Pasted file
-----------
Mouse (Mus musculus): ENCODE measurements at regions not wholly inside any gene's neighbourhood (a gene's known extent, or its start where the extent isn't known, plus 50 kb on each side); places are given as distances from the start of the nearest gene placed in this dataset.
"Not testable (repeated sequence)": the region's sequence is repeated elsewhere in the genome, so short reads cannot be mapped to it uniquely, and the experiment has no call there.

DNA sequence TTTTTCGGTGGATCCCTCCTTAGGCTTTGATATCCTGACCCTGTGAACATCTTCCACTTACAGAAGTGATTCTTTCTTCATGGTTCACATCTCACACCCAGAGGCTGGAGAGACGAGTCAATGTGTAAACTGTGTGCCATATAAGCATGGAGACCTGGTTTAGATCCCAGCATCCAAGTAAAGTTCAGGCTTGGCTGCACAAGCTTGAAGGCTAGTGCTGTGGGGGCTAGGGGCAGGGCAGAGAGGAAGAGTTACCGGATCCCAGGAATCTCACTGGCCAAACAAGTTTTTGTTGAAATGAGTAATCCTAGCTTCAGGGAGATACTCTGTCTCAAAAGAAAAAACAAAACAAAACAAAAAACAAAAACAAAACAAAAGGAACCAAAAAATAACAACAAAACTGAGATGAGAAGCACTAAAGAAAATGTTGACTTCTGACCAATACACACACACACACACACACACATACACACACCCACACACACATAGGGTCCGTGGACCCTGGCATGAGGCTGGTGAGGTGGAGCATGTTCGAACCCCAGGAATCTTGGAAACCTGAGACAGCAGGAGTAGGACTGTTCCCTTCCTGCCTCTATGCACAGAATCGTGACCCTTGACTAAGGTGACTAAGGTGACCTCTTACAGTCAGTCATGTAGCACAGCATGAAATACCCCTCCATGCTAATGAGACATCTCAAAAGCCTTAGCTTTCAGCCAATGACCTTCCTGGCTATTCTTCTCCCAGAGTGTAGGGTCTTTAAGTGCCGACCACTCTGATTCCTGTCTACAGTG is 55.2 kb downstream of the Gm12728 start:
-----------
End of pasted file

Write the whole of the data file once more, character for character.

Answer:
Mouse (Mus musculus): ENCODE measurements at regions not wholly inside any gene's neighbourhood (a gene's known extent, or its start where the extent isn't known, plus 50 kb on each side); places are given as distances from the start of the nearest gene placed in this dataset.
"Not testable (repeated sequence)": the region's sequence is repeated elsewhere in the genome, so short reads cannot be mapped to it uniquely, and the experiment has no call there.

DNA sequence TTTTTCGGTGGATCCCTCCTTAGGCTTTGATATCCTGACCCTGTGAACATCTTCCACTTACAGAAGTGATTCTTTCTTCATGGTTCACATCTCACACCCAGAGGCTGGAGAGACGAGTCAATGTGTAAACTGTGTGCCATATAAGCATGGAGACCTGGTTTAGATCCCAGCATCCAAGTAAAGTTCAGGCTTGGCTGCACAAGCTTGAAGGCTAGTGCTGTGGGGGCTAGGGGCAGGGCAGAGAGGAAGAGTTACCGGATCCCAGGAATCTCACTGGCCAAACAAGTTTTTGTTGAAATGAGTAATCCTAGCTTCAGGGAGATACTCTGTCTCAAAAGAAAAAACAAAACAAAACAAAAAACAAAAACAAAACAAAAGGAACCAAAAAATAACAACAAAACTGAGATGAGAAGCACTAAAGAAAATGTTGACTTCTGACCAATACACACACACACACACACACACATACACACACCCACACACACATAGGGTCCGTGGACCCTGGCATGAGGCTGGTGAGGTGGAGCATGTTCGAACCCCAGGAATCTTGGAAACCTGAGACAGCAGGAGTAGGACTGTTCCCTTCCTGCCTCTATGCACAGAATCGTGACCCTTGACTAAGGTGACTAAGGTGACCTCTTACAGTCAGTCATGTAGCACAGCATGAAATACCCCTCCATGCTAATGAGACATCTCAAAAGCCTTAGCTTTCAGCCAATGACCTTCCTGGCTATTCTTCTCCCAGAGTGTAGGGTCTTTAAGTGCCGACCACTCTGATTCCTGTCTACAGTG is 55.2 kb downstream of the Gm12728 start: